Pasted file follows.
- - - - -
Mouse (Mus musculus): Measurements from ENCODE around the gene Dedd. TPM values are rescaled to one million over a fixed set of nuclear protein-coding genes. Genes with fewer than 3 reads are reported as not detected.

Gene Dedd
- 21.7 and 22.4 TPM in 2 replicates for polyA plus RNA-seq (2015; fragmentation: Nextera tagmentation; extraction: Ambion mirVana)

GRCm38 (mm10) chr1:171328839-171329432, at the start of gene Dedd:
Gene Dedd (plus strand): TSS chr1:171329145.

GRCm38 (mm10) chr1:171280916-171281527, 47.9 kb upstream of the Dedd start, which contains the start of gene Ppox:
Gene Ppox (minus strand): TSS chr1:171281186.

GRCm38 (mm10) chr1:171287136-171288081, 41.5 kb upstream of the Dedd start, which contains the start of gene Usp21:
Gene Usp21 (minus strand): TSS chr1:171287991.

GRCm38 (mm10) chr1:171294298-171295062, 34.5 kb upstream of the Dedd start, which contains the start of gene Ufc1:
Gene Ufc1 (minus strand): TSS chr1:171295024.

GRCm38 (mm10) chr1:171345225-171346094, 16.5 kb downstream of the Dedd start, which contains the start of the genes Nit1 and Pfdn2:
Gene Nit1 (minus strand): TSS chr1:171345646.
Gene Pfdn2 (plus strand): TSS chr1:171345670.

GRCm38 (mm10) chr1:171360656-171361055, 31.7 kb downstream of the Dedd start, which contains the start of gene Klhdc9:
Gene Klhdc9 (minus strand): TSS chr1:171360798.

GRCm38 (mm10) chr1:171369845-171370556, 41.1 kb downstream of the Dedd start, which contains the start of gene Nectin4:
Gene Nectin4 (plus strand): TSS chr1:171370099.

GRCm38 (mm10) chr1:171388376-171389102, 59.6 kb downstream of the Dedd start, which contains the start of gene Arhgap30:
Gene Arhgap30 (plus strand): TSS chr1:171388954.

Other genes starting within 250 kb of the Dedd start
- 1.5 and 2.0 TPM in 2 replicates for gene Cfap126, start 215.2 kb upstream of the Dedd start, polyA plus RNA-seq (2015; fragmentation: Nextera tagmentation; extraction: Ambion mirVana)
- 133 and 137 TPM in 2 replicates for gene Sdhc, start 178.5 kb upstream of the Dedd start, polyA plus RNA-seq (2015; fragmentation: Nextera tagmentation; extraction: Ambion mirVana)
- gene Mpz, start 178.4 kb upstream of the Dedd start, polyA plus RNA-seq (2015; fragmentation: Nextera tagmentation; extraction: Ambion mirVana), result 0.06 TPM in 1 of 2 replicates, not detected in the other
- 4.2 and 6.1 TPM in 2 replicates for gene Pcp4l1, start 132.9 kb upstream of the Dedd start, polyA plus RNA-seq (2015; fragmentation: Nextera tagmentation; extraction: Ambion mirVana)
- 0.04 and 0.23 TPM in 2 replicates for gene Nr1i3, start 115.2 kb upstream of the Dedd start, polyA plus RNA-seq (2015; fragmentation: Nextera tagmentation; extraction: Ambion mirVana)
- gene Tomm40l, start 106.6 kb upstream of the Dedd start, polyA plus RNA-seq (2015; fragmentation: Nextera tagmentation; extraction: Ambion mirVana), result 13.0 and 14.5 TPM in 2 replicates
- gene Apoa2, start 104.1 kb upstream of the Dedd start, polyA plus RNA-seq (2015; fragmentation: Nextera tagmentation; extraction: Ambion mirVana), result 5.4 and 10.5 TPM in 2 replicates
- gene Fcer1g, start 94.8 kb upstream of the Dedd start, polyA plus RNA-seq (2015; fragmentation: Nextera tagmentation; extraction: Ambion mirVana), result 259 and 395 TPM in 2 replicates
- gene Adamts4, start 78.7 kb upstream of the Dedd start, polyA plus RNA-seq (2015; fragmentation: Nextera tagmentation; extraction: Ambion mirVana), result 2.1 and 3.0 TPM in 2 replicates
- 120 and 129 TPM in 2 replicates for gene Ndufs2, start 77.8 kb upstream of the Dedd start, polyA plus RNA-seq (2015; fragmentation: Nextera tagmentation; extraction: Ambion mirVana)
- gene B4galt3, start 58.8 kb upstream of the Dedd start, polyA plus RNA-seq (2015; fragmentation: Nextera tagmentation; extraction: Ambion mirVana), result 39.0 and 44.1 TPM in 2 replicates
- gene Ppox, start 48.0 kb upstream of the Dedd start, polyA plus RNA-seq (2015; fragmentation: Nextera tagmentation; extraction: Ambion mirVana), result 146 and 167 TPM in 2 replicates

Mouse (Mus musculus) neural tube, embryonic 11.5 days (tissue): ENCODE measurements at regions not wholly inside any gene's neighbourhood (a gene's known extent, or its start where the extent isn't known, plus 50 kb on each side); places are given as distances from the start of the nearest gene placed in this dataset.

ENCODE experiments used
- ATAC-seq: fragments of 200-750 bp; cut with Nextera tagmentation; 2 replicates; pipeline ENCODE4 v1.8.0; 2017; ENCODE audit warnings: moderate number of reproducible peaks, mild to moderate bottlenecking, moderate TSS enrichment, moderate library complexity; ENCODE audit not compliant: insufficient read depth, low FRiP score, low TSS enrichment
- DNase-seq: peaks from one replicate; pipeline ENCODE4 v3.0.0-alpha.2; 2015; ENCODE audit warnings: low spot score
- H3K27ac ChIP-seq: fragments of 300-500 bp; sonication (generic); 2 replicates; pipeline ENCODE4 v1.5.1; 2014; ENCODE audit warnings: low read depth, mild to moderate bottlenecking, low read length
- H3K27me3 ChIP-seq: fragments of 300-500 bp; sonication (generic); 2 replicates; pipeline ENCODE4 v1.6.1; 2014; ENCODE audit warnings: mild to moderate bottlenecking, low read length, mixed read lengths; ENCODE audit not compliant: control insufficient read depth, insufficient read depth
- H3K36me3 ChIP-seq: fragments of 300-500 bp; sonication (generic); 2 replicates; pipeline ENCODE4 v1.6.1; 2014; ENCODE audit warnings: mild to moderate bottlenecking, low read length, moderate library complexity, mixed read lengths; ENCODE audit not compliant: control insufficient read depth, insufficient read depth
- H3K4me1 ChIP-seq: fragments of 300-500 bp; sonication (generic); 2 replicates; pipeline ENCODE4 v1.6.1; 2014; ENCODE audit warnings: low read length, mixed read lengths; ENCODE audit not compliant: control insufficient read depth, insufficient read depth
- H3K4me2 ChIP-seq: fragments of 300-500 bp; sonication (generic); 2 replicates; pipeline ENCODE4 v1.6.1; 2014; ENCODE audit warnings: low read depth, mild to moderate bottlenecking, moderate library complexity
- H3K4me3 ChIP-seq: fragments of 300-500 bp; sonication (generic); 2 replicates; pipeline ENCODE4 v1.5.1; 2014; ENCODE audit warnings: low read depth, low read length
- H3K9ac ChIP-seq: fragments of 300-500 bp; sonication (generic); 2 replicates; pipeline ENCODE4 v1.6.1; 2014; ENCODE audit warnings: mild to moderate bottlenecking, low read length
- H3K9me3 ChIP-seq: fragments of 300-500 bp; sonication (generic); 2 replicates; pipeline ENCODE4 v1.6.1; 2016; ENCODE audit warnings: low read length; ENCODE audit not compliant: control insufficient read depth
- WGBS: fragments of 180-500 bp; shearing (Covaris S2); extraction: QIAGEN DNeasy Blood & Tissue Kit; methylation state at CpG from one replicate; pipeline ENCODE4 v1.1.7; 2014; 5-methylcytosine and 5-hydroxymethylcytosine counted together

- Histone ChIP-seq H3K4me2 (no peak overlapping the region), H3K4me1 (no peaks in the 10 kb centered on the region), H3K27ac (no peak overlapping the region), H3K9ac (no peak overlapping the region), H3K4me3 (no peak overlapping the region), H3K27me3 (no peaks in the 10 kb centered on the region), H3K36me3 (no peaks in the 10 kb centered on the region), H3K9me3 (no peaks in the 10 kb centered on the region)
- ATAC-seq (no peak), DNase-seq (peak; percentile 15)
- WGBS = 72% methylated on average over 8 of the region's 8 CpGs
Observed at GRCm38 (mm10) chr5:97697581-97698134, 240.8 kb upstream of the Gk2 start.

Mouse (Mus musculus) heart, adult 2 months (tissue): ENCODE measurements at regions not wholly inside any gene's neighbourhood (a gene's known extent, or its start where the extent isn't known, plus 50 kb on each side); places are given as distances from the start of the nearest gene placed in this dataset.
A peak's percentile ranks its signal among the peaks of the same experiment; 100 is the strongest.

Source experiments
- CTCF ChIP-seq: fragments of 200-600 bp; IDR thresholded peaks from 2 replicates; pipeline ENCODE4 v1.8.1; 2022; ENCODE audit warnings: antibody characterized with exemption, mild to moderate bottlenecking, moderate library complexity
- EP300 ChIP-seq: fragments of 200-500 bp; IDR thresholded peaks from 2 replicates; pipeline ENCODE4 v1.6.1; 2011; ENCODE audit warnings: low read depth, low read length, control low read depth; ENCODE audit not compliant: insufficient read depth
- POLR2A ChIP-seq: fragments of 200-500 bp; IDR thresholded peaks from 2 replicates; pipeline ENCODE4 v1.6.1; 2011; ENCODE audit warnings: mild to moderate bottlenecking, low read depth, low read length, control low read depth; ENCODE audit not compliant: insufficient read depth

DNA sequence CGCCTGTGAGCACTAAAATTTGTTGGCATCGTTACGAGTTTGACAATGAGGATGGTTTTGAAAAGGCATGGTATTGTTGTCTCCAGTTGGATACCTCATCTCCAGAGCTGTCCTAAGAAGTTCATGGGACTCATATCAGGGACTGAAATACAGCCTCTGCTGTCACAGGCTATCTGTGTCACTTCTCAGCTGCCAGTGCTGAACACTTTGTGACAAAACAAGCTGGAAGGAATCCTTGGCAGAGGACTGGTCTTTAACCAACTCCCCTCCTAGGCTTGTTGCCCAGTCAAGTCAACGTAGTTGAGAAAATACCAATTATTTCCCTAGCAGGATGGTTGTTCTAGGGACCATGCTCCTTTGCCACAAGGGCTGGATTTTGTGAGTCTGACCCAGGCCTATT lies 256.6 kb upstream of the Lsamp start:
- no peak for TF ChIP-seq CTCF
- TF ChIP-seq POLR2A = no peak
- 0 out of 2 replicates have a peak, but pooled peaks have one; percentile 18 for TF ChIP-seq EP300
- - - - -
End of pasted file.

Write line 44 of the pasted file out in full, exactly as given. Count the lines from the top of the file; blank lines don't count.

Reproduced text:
- H3K9ac ChIP-seq: fragments of 300-500 bp; sonication (generic); 2 replicates; pipeline ENCODE4 v1.6.1; 2014; ENCODE audit warnings: mild to moderate bottlenecking, low read length